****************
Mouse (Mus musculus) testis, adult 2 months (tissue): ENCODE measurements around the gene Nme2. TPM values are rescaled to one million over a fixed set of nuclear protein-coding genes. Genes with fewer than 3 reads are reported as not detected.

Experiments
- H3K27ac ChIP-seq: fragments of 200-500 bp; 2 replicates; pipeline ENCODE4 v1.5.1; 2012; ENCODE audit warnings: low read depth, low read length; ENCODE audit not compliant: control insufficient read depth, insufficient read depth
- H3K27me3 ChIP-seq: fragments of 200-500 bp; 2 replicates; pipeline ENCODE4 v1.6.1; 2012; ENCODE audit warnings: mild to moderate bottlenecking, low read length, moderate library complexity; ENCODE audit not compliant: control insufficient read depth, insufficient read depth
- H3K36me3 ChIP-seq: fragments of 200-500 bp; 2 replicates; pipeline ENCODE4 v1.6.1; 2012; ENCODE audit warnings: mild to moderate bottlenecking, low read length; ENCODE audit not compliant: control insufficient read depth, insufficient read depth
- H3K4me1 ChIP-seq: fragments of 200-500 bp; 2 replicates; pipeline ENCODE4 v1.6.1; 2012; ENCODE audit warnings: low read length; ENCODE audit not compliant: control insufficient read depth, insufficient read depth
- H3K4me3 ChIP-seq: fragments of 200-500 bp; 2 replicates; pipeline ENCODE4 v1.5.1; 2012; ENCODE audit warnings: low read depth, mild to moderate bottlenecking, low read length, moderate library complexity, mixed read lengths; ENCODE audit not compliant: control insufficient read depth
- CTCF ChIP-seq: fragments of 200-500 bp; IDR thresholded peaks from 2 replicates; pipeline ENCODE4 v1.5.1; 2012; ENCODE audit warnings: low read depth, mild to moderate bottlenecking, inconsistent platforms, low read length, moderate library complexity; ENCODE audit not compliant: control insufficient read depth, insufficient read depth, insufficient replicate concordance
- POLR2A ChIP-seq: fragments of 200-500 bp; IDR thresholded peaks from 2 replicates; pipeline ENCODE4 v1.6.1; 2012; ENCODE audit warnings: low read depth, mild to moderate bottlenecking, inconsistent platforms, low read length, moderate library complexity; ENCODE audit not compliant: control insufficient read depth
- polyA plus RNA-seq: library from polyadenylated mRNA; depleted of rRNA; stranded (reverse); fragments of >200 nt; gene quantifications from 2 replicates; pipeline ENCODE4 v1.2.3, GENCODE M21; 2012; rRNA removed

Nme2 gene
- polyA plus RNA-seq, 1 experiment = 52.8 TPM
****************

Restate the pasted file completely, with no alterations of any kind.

Mouse (Mus musculus) testis, adult 2 months (tissue): ENCODE measurements around the gene Nme2. TPM values are rescaled to one million over a fixed set of nuclear protein-coding genes. Genes with fewer than 3 reads are reported as not detected.

Experiments
- H3K27ac ChIP-seq: fragments of 200-500 bp; 2 replicates; pipeline ENCODE4 v1.5.1; 2012; ENCODE audit warnings: low read depth, low read length; ENCODE audit not compliant: control insufficient read depth, insufficient read depth
- H3K27me3 ChIP-seq: fragments of 200-500 bp; 2 replicates; pipeline ENCODE4 v1.6.1; 2012; ENCODE audit warnings: mild to moderate bottlenecking, low read length, moderate library complexity; ENCODE audit not compliant: control insufficient read depth, insufficient read depth
- H3K36me3 ChIP-seq: fragments of 200-500 bp; 2 replicates; pipeline ENCODE4 v1.6.1; 2012; ENCODE audit warnings: mild to moderate bottlenecking, low read length; ENCODE audit not compliant: control insufficient read depth, insufficient read depth
- H3K4me1 ChIP-seq: fragments of 200-500 bp; 2 replicates; pipeline ENCODE4 v1.6.1; 2012; ENCODE audit warnings: low read length; ENCODE audit not compliant: control insufficient read depth, insufficient read depth
- H3K4me3 ChIP-seq: fragments of 200-500 bp; 2 replicates; pipeline ENCODE4 v1.5.1; 2012; ENCODE audit warnings: low read depth, mild to moderate bottlenecking, low read length, moderate library complexity, mixed read lengths; ENCODE audit not compliant: control insufficient read depth
- CTCF ChIP-seq: fragments of 200-500 bp; IDR thresholded peaks from 2 replicates; pipeline ENCODE4 v1.5.1; 2012; ENCODE audit warnings: low read depth, mild to moderate bottlenecking, inconsistent platforms, low read length, moderate library complexity; ENCODE audit not compliant: control insufficient read depth, insufficient read depth, insufficient replicate concordance
- POLR2A ChIP-seq: fragments of 200-500 bp; IDR thresholded peaks from 2 replicates; pipeline ENCODE4 v1.6.1; 2012; ENCODE audit warnings: low read depth, mild to moderate bottlenecking, inconsistent platforms, low read length, moderate library complexity; ENCODE audit not compliant: control insufficient read depth
- polyA plus RNA-seq: library from polyadenylated mRNA; depleted of rRNA; stranded (reverse); fragments of >200 nt; gene quantifications from 2 replicates; pipeline ENCODE4 v1.2.3, GENCODE M21; 2012; rRNA removed

Nme2 gene
- polyA plus RNA-seq, 1 experiment = 52.8 TPM